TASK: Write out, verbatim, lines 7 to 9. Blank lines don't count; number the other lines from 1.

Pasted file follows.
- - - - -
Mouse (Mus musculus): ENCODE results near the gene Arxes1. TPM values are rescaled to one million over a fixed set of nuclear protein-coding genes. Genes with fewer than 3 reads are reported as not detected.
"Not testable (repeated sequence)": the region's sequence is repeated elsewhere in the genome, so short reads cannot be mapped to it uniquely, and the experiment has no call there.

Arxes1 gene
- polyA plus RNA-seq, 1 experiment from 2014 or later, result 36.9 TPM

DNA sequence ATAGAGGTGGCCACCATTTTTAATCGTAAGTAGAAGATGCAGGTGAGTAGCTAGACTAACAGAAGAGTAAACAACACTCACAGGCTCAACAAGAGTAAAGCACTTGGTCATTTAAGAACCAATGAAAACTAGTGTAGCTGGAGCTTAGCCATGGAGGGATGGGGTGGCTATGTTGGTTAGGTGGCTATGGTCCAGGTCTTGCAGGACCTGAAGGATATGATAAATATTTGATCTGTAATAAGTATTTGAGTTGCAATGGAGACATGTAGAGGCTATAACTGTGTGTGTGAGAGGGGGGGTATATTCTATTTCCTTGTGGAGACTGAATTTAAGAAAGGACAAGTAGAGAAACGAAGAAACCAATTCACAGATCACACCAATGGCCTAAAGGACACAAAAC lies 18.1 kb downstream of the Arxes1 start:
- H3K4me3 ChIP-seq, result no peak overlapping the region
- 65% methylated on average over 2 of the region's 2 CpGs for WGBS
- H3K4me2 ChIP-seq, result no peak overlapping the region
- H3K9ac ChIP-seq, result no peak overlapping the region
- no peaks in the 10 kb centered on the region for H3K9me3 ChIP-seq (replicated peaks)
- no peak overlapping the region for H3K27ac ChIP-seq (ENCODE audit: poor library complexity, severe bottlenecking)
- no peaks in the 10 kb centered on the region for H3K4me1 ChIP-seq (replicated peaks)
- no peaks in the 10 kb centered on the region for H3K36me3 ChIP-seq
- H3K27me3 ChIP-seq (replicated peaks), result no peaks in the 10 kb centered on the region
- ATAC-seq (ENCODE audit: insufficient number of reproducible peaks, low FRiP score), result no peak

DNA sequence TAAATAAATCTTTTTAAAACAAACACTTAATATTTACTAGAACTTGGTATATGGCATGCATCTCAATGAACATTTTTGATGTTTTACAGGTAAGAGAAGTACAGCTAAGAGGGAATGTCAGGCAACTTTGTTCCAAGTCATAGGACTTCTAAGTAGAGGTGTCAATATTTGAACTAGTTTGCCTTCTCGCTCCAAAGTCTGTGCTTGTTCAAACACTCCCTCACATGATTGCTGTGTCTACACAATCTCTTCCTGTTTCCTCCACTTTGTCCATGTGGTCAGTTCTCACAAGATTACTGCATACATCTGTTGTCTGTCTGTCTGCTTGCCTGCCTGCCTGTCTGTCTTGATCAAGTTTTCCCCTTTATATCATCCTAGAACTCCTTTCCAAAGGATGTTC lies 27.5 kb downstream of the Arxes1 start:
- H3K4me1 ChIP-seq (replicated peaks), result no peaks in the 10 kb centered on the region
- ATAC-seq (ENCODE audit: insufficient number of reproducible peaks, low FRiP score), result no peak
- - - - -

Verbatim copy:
- 65% methylated on average over 2 of the region's 2 CpGs for WGBS
- H3K4me2 ChIP-seq, result no peak overlapping the region
- H3K9ac ChIP-seq, result no peak overlapping the region